Hatton Smith came back from the jungle a rum revolutionary. (Photography by Chuck St. John)
Hatton Smith’s revolution began with a large 125-gallon still, hidden in the jungles of Panama.
Or maybe it began quite a few years before that. It seems Smith, now 26, has always been a bit of a rebel.
“I have always liked doing my own thing,” Smith says. A member of the younger generation of the family that has operated Royal Cup Coffee for more than a century, Smith has an explorer’s nature.
“I’ve always had a sense of adventure. My grandfather on my mother’s side, Phillip Jackson, was an inspiration. A very international person. I have bene traveling ever since I was little. I would follow my dad around on his trips. I have always been super comfortable traveling. It is relaxing to me.”
He first went to Panama at 19, a few years before he found the still. “I was a hiking guide. I would lead photographers and scientists out into the mountains. I know all the trails. This was after my freshman year in college. I grew up in the coffee business so I have been in and out of Latin America and the coffee growing regions all my life,” Smith says.
He went back to school at Hampden-Sydney College in Virginia and studies abroad in Costa Rica, splitting his time between there and Panama. “I did a lot of surfing and hiking,” he says.
After graduation, he moved to New York and worked in commodities trading. “I was interested in markets and futures, and traded coffee, sugar cane and cotton. Again I didn’t like working for someone else.”
Smith headed out to California and went to work for a start-up in the cannabis industry that was trying to market cannabis-infused coffee. But he was soon on to the next thing. “The marijuana industry was very immature and not where I wanted to be, I was so used to the coffee industry.”
Panama was calling. And the still in the wilderness was about to be discovered.
There was no plan, Smith says. He and a friend ended up on a farm deep in the Panama wilderness. They found an old dome and created a house to live in on this farm, that Smith says was more like a commune.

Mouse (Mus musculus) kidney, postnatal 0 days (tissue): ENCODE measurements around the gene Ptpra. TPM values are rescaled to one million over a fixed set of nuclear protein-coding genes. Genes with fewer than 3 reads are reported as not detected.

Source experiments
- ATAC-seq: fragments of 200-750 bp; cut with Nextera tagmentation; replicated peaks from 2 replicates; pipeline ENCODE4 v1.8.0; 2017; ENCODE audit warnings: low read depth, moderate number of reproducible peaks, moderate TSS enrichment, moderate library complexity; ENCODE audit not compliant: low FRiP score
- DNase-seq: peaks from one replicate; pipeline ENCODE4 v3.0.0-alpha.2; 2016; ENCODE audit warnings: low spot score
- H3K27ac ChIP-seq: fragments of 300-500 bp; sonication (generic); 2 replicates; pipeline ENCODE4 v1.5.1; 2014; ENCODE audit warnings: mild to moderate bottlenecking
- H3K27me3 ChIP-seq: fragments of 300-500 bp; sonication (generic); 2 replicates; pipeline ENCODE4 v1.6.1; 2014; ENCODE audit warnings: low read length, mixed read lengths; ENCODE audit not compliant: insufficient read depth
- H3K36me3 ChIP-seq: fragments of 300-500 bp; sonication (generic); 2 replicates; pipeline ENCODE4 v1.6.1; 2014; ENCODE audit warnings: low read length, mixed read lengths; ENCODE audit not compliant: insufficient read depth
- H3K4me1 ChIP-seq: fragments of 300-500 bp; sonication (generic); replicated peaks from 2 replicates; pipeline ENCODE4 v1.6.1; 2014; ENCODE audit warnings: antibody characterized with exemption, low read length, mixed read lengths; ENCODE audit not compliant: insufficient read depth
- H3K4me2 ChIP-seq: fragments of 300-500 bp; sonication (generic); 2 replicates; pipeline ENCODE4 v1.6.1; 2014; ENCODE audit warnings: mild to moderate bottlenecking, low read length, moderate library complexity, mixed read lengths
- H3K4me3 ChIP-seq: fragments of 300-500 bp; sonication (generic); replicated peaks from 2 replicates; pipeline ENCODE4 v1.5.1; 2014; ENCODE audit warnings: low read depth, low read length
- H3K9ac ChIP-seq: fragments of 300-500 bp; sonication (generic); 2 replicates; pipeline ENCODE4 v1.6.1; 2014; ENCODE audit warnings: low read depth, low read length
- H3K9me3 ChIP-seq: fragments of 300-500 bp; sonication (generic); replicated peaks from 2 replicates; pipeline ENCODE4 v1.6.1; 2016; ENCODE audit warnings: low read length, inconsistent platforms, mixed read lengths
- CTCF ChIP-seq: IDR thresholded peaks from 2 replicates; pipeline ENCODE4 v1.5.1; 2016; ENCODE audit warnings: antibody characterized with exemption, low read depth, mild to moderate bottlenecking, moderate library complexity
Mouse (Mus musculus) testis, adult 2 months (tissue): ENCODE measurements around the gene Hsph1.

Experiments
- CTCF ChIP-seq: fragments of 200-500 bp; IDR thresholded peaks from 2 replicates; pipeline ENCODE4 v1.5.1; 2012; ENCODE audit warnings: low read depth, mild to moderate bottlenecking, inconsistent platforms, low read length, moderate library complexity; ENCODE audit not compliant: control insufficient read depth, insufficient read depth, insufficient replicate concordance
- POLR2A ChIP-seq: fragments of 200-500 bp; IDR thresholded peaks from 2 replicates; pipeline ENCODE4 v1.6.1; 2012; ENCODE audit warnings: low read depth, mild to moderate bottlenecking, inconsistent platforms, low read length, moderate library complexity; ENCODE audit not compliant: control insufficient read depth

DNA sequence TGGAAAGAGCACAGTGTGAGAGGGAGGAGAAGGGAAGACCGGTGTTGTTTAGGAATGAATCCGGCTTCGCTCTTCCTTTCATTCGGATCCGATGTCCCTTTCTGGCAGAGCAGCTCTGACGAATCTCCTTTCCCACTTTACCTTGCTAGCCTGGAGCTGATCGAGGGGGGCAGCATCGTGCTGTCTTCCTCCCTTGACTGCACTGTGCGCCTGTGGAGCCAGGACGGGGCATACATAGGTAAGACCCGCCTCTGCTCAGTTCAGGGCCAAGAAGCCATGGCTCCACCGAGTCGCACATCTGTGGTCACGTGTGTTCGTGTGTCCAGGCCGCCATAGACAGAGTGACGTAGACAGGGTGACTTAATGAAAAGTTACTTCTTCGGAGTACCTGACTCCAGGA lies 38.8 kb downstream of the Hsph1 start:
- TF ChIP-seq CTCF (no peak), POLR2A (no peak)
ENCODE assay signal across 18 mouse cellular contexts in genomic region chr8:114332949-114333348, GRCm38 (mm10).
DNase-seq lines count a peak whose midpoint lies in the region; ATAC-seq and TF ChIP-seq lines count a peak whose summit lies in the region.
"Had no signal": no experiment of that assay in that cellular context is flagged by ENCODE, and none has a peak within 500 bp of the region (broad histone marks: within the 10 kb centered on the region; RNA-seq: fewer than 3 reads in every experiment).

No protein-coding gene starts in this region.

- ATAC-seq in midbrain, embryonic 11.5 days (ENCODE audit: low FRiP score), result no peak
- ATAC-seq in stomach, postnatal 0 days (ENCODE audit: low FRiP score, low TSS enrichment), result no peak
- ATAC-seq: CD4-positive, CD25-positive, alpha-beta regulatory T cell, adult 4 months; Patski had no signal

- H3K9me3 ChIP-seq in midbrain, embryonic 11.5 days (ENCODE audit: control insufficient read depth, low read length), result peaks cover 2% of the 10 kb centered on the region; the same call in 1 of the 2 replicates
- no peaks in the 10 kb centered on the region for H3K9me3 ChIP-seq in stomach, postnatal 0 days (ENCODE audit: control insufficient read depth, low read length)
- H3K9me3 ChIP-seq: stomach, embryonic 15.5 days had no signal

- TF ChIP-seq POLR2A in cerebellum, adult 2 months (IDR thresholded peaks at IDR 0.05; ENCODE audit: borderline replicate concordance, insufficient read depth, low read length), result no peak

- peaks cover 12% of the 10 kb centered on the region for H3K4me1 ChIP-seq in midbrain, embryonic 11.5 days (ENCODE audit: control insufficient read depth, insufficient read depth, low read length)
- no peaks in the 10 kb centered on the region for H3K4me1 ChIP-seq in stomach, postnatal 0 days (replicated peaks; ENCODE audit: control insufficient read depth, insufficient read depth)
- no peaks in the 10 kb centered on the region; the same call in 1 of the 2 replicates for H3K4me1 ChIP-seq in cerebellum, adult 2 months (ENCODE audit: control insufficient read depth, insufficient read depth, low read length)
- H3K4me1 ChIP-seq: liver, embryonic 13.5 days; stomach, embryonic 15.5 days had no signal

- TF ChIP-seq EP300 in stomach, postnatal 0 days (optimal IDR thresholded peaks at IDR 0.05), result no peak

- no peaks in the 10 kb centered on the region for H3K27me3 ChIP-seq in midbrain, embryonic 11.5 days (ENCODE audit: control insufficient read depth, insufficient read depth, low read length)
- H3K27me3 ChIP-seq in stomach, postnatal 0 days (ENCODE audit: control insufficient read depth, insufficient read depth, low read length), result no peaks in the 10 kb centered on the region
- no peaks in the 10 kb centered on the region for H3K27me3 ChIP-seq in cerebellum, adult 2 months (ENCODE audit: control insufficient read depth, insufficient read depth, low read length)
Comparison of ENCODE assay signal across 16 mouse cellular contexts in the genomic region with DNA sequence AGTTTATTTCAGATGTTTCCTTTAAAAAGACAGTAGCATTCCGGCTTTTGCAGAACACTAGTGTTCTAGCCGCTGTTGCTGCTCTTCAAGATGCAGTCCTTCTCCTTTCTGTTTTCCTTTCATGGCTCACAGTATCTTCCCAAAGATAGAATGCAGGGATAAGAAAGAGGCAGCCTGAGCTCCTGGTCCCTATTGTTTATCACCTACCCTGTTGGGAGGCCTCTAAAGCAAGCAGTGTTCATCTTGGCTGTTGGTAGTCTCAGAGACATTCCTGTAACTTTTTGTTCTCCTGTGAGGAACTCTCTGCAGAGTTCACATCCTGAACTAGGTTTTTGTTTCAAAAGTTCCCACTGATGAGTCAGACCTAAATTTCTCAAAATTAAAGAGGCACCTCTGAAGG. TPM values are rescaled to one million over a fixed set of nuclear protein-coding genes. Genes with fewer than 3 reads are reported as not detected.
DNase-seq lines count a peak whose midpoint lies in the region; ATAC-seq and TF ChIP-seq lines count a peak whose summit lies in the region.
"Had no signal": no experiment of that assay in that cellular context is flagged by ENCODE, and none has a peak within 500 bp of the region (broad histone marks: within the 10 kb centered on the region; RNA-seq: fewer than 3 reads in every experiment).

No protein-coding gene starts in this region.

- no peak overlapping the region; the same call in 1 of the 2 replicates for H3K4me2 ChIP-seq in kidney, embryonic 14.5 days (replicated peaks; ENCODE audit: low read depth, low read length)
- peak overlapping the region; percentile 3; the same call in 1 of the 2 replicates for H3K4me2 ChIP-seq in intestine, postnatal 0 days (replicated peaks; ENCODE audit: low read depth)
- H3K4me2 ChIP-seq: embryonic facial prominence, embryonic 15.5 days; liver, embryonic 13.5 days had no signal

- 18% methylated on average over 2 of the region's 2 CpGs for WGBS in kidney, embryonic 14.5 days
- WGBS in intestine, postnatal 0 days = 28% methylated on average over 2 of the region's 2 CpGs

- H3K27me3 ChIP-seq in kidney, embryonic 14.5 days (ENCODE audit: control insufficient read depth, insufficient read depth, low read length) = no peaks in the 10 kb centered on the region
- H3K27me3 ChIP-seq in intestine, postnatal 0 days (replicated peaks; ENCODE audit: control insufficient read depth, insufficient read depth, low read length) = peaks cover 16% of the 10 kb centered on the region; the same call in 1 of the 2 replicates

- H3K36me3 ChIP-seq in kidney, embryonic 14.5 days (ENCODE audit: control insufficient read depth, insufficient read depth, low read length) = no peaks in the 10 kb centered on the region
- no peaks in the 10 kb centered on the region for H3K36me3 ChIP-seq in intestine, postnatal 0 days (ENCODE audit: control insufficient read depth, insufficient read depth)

Smith began selling coffee he roasted there in the wilderness to the locals, the campesinos, and the students. Then he found the still.
So soon his business involved selling both coffee that he roasted himself and rum that he created using the still and a particularly creative approach to fermentation. Like the campesinos that he had come to admire and count as friends, he was thriving in the wilderness.
“Campesinos are like magicians when it comes to thriving in the wilderness,” Smith says.
Smith saw promise in the rum he was learning about and making. “The still experience was great, but it wasn’t a business.
He sought out distilleries throughout the rum region of the Caribbean and worked with them in creating a rum he could market in the states. That rum is Campesino, which you can find in many bars and restaurants throughout the city.
The secret to the flavor of Campesino rum is the blend. “It’s a very specific custom blend, that’s what we bring to market. What we don’t do is add sugar, flavor and coloring. The biggest complaint people have about rum is it is too sweet. We can take the flavors of those countries, extract and create a blend that is clean, pure and true,” Smith says.
“There is a place for the brown spirits drinker (the bourbon fan) in rum: most just don’t realize it,” he says.
“There is potential for Campesino is to be the leader of the rum revolution. I expect to see a rum boom. You will see brown spirits drinkers who like bourbon switch to find out what rum has to offer.”